Cancer and stroke: frequency, cancer types and associations with clinical outcomes


The project aims to investigate how common cancer may be as a cause of stroke, and whether cancer-related strokes are associated with worse clinical outcomes compared with patients who have suffered a non-cancer related stroke.


Traditional causes of stroke include problems with the heart, such as an irregular heartbeat, damage to the small vessels of the brain termed ‘small vessel disease’, and large vessel disease – usually narrowing of the carotid arteries (the main blood vessels in the neck).

It is not uncommon for patients presenting at hospital with a stroke to be found to have an underlying cancer on further testing. However, to date there has been limited research on how common cancer is associated with stroke, and how this affects a patient’s recovery.

Additionally, it is unclear how doctors should treat patients with a cancer-related stroke. For example, it is unknown whether treatments used for other causes of stroke work as effectively.


The research team seek to establish how common cancer-related stroke is and whether people with cancer-related stroke have worse clinical outcomes than people with other causes for their stroke.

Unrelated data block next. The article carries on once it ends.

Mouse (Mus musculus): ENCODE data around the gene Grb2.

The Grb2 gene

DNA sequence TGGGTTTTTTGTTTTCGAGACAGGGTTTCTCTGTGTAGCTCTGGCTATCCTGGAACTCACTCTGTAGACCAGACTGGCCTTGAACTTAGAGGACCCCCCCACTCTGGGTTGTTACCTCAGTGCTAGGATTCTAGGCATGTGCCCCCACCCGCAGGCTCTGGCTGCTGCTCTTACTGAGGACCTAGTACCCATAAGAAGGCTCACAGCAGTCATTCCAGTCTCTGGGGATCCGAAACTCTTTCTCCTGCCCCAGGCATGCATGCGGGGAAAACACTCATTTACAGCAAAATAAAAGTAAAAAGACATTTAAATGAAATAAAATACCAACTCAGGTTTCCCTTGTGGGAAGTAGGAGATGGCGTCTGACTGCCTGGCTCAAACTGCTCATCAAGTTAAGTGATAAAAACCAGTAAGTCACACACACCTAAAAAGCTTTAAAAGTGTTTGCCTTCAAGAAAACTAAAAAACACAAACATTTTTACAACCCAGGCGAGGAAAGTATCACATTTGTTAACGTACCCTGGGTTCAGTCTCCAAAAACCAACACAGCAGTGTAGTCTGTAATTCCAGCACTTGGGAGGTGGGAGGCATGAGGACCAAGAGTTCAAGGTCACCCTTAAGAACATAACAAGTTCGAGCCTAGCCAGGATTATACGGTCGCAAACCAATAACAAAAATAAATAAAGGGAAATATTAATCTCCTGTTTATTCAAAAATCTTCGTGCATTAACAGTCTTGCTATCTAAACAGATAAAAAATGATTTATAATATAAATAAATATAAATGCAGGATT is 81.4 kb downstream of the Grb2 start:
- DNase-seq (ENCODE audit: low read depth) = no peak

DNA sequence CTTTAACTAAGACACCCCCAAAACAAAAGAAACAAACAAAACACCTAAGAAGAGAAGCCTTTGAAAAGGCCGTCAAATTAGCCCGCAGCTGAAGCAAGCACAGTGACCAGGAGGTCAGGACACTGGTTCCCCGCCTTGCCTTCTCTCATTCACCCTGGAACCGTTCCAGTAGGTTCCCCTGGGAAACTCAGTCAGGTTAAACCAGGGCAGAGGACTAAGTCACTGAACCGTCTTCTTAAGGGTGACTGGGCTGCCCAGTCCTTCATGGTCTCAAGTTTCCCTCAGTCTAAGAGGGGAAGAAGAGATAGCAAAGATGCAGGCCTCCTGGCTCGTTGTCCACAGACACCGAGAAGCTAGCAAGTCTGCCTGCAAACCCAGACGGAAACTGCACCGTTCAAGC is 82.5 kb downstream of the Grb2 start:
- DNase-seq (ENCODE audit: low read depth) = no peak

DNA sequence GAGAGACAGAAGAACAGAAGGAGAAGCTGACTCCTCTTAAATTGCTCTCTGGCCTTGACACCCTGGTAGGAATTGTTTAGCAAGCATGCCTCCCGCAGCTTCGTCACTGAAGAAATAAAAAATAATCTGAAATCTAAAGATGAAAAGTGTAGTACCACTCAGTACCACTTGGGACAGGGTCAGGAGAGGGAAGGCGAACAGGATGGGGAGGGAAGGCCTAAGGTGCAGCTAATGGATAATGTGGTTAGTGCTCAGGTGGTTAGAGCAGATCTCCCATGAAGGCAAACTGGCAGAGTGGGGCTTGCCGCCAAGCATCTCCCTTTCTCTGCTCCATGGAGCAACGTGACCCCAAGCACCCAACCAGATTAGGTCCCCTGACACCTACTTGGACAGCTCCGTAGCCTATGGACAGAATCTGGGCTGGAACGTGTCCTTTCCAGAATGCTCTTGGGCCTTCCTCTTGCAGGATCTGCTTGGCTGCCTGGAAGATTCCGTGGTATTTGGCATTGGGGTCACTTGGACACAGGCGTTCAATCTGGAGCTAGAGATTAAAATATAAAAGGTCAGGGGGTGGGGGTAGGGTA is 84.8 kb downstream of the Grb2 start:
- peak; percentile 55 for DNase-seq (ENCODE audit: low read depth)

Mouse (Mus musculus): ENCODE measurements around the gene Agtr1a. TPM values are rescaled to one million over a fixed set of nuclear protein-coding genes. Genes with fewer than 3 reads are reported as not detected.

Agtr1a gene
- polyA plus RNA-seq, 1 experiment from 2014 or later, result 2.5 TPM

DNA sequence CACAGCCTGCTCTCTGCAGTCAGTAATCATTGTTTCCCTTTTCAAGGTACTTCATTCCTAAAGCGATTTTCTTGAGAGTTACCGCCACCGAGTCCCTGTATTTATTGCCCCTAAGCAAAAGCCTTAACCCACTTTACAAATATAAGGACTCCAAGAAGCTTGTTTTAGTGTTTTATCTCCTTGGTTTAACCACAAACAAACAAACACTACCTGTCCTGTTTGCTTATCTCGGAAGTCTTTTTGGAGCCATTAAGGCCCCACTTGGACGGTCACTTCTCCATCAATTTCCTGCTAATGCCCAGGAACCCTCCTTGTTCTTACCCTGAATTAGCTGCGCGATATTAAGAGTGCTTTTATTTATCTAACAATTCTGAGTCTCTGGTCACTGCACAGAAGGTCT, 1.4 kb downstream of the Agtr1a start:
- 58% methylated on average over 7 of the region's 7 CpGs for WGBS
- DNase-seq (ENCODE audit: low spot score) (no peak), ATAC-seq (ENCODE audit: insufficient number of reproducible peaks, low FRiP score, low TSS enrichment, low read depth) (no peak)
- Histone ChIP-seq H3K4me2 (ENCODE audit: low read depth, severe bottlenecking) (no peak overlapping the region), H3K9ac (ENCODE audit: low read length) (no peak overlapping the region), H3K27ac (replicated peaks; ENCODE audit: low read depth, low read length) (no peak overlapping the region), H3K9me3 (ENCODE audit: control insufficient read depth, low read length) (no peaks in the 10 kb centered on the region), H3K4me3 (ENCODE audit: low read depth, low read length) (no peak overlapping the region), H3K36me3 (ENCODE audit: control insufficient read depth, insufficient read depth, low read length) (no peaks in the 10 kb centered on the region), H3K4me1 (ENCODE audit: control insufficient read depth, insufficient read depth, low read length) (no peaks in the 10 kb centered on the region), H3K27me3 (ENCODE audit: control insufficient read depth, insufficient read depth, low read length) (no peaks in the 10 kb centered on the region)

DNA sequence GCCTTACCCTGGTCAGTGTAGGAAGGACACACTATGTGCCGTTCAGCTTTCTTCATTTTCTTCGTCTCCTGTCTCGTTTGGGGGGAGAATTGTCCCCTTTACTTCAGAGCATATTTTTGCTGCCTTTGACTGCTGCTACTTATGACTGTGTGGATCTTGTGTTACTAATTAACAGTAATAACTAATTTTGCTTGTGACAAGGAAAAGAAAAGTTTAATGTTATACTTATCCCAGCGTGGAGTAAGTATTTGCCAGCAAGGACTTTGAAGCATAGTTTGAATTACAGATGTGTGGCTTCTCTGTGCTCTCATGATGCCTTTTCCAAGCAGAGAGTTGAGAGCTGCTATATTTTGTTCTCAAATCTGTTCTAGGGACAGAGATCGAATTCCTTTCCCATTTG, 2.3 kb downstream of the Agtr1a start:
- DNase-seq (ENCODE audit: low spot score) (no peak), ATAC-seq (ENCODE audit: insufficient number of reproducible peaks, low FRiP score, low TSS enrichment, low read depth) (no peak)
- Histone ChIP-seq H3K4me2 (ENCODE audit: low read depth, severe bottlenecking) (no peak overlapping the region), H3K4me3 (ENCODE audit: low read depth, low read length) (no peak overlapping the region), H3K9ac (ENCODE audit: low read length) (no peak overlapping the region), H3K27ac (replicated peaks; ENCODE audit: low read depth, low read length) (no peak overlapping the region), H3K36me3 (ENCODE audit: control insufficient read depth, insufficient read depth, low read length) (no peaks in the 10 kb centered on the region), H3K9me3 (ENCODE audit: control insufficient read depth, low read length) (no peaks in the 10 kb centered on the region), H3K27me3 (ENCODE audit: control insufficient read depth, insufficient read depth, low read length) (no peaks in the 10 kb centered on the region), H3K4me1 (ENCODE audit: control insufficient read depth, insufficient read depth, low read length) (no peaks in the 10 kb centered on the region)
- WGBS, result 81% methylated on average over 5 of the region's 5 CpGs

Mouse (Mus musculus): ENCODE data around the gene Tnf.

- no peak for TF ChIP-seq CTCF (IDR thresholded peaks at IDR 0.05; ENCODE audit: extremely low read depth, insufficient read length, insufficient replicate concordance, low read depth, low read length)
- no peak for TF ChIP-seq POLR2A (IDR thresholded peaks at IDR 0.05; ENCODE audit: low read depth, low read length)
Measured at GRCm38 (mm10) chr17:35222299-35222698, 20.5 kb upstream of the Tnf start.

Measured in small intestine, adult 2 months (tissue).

They will achieve this by looking back at all the stroke patients in the PIONEER database, to establish how many people had a cancer found on the same admission as the stroke, how many had a previous history of cancer and then had their stroke, and how many were found to have a cancer within 3 months of their initial stroke.

They will compare the clinical outcomes of these people with people with stroke without a diagnosis of cancer.

The results of this research will help inform future studies, which will seek to improve outcomes for people with cancer-related strokes.


The researchers have discussed the study with patients who have a cancer-related stroke, who will continue to work with the research team as part of this study.


This project was supported unanimously by the PIONEER Data Trust Committee.

This work is led by Dr Jason Appleton, Consultant Neurologist at University Hospitals Birmingham NHS Foundation Trust.

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